Why Cuba matters

18 de agosto de 2021

Join the author, Néstor T. Carbonell, as he shares a critical analysis of the Castro-Communist regime and explores the challenges and opportunities that will likely arise when freedom finally dawns in Cuba.

CHAPTER 6: I Inside a Doomed Expedition: The | Bay of Pigs (January-April 1961)

The terrible news jolted the exile community (particularly my family) but did not dishearten us. We believed that the second tier of underground leaders would be able to rise against the Communist regime during the invasion and set free their jailed compatriots. We were confident that with the support and unparalleled experience of our US allies, we would prevail in our liberation efforts. If the United States had succeeded in Normandy, how could they fail in Cuba?

With that positive frame of mind, I decided in March to join the brigade in Guatemala as a private. Tony Varona, the head of the Front, tried to persuade me to remain with him at the Miami headquarters, arguing that my intellectual skills would be more useful to the cause than my insignificant military abilities. I felt, however, that my time had come to practice what I preached, so I proceeded to enlist.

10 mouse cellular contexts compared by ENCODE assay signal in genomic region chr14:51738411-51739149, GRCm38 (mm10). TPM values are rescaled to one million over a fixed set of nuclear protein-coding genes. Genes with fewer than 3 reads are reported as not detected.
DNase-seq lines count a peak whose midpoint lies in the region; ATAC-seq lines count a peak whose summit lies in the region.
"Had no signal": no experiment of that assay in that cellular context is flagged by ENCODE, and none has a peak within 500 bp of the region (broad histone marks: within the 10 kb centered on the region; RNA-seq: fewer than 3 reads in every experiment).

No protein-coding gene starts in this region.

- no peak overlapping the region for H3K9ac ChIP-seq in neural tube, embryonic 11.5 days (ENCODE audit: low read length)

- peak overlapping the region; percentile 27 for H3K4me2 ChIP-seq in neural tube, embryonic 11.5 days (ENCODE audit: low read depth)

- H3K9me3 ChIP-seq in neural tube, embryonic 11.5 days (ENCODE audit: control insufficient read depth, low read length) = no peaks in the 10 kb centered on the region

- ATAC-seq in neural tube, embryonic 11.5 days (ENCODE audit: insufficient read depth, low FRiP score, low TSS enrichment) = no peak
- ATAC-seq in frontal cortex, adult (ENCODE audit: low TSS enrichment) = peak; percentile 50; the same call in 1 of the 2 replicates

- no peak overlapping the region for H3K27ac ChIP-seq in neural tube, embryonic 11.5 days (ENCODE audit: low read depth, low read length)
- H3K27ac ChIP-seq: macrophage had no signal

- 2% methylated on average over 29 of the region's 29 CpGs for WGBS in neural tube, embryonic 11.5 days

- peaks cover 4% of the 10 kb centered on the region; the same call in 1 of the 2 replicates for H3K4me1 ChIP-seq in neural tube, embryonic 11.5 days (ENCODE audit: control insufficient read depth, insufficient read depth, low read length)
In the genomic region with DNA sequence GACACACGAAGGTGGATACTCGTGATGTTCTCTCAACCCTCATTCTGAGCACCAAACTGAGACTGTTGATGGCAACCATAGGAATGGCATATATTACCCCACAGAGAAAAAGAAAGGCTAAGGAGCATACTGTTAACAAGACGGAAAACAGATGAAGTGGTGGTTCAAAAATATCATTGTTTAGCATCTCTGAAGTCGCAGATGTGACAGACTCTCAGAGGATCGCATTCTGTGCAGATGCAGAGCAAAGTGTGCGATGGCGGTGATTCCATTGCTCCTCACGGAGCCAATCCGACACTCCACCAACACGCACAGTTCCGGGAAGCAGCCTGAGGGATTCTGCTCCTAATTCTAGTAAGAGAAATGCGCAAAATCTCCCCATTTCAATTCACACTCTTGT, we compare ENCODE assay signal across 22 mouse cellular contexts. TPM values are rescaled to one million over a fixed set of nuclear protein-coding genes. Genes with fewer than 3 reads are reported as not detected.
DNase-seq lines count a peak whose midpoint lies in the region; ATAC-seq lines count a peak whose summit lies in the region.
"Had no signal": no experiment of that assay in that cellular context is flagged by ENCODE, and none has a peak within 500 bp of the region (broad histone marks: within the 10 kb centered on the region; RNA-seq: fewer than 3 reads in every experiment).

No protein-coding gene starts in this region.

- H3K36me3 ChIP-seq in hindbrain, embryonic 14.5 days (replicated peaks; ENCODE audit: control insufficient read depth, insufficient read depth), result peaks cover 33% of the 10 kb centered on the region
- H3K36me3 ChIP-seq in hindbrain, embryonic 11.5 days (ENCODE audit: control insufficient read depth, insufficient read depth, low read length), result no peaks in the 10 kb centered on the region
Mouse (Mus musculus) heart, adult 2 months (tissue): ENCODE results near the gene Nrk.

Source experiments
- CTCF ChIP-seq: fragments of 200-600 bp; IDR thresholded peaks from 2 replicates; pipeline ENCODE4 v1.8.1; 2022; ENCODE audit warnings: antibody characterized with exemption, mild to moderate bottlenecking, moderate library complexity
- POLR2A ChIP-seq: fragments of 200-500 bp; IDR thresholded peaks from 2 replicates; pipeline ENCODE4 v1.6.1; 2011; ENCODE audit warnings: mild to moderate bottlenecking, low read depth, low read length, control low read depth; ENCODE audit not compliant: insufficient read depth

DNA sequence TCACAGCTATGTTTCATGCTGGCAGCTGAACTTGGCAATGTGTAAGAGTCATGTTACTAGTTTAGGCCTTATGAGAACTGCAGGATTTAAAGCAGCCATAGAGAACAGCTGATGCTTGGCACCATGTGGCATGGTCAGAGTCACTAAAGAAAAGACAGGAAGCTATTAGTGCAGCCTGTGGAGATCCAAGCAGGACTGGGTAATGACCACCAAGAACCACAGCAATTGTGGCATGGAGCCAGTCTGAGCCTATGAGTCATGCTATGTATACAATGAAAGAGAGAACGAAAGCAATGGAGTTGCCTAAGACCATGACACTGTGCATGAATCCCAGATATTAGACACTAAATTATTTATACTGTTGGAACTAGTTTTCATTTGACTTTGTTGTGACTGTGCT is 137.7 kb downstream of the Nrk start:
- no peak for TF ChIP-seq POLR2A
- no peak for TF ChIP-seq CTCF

Just before departing for Guatemala, I was invited to join a newly formed unit—Operation 40—which was to be integrated into the brigade and charged with the occupation and temporary administration of liberated territories.

After a brief but intense training program in Miami, we underwent polygraph tests. Then, packed into army trucks with rear canvas flaps pulled down, we were driven in total darkness to the abandoned air base in Opa-locka, Florida. Soon we were airborne inside an old C-54 military transport with metal seats placed along the fuselage and windows painted black and covered with masking tape. Although I felt somewhat claustrophobic and apprehensive, the security measures taken by the US officers handling logistics put me at ease. My sense was that we were in good hands.